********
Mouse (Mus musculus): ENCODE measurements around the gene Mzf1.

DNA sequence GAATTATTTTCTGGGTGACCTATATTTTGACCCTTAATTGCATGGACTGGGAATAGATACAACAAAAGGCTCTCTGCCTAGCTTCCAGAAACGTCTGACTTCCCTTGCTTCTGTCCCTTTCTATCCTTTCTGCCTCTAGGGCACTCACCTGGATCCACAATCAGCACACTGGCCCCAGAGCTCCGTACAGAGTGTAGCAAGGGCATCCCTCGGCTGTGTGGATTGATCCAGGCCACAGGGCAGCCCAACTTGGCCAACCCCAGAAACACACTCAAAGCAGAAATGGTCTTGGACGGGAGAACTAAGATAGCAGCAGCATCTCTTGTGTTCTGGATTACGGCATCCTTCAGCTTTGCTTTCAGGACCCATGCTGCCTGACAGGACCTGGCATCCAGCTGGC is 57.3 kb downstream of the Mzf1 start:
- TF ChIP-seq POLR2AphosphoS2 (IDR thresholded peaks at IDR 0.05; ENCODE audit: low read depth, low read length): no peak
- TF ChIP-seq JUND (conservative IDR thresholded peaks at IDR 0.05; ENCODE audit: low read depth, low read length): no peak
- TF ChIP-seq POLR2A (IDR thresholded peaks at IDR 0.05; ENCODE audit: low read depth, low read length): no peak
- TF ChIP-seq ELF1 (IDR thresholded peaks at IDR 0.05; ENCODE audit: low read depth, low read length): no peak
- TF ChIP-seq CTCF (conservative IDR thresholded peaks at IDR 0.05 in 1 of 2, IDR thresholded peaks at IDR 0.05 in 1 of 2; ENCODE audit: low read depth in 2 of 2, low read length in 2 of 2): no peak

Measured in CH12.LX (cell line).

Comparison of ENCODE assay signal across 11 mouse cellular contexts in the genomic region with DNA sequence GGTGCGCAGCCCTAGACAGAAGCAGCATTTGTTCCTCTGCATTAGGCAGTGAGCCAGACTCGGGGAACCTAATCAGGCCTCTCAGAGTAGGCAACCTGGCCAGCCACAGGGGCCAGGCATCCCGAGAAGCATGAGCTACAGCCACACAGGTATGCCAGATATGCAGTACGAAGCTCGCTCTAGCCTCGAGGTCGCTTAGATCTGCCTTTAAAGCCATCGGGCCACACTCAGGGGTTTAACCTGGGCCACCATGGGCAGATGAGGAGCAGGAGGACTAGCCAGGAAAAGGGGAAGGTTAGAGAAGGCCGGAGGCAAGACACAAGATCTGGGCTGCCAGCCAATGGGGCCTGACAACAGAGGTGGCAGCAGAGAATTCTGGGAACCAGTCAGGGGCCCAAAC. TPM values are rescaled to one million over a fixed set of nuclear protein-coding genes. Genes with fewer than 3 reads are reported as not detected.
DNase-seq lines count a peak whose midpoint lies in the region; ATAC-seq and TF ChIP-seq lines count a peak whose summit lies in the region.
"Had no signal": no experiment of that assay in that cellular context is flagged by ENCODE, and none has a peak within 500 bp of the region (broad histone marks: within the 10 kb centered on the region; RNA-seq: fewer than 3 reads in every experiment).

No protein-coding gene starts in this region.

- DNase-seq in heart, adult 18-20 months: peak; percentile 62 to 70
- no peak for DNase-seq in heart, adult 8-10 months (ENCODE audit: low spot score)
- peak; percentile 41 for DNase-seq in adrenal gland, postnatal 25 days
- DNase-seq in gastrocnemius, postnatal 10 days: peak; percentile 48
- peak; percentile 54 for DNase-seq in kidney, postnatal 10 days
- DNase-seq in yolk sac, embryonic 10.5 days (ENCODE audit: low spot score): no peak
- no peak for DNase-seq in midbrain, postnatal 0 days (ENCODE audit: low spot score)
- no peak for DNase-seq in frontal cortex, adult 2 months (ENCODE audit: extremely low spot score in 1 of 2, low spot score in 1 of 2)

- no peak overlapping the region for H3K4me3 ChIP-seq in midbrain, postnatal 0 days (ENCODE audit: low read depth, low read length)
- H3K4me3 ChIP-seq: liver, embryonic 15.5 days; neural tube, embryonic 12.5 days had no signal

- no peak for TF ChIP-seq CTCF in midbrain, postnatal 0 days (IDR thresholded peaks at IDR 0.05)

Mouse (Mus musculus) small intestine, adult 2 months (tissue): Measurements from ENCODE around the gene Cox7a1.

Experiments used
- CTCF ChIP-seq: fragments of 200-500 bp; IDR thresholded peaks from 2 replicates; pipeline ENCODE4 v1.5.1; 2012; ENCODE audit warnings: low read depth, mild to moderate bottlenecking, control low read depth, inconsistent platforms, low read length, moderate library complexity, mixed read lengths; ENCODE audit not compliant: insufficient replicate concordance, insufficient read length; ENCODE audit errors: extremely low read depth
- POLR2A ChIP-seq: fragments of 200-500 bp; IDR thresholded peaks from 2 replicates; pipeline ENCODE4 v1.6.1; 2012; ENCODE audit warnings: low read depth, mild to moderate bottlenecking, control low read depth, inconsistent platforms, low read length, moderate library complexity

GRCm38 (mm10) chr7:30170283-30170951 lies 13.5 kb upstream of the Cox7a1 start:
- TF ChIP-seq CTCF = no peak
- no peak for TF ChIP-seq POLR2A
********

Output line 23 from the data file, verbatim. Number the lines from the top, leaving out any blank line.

- no peak for TF ChIP-seq CTCF in midbrain, postnatal 0 days (IDR thresholded peaks at IDR 0.05)